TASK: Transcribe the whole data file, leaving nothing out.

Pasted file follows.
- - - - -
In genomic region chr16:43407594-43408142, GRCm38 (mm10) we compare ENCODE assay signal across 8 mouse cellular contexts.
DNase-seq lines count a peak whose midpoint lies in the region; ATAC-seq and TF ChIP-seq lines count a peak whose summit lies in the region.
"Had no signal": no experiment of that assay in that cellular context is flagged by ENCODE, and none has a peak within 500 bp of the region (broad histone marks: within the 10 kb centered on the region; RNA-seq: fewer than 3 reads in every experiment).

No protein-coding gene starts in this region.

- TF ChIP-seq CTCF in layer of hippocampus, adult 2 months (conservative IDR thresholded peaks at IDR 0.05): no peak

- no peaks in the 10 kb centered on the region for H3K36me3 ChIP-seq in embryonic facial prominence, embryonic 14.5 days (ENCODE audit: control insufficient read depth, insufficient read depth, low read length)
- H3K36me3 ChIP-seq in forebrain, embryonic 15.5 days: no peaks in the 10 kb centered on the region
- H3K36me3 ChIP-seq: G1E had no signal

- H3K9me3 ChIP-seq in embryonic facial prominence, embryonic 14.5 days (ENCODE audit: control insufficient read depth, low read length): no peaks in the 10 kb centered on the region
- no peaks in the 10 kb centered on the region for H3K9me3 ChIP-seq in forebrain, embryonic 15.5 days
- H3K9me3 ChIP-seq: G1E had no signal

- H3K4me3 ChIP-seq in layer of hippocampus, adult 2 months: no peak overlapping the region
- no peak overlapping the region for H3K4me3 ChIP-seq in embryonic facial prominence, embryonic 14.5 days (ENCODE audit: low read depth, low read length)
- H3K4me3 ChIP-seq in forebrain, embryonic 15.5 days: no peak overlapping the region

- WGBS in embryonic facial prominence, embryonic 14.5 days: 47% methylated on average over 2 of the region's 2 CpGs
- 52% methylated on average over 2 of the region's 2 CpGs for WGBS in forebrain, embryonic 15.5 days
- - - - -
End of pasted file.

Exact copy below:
In genomic region chr16:43407594-43408142, GRCm38 (mm10) we compare ENCODE assay signal across 8 mouse cellular contexts.
DNase-seq lines count a peak whose midpoint lies in the region; ATAC-seq and TF ChIP-seq lines count a peak whose summit lies in the region.
"Had no signal": no experiment of that assay in that cellular context is flagged by ENCODE, and none has a peak within 500 bp of the region (broad histone marks: within the 10 kb centered on the region; RNA-seq: fewer than 3 reads in every experiment).

No protein-coding gene starts in this region.

- TF ChIP-seq CTCF in layer of hippocampus, adult 2 months (conservative IDR thresholded peaks at IDR 0.05): no peak

- no peaks in the 10 kb centered on the region for H3K36me3 ChIP-seq in embryonic facial prominence, embryonic 14.5 days (ENCODE audit: control insufficient read depth, insufficient read depth, low read length)
- H3K36me3 ChIP-seq in forebrain, embryonic 15.5 days: no peaks in the 10 kb centered on the region
- H3K36me3 ChIP-seq: G1E had no signal

- H3K9me3 ChIP-seq in embryonic facial prominence, embryonic 14.5 days (ENCODE audit: control insufficient read depth, low read length): no peaks in the 10 kb centered on the region
- no peaks in the 10 kb centered on the region for H3K9me3 ChIP-seq in forebrain, embryonic 15.5 days
- H3K9me3 ChIP-seq: G1E had no signal

- H3K4me3 ChIP-seq in layer of hippocampus, adult 2 months: no peak overlapping the region
- no peak overlapping the region for H3K4me3 ChIP-seq in embryonic facial prominence, embryonic 14.5 days (ENCODE audit: low read depth, low read length)
- H3K4me3 ChIP-seq in forebrain, embryonic 15.5 days: no peak overlapping the region

- WGBS in embryonic facial prominence, embryonic 14.5 days: 47% methylated on average over 2 of the region's 2 CpGs
- 52% methylated on average over 2 of the region's 2 CpGs for WGBS in forebrain, embryonic 15.5 days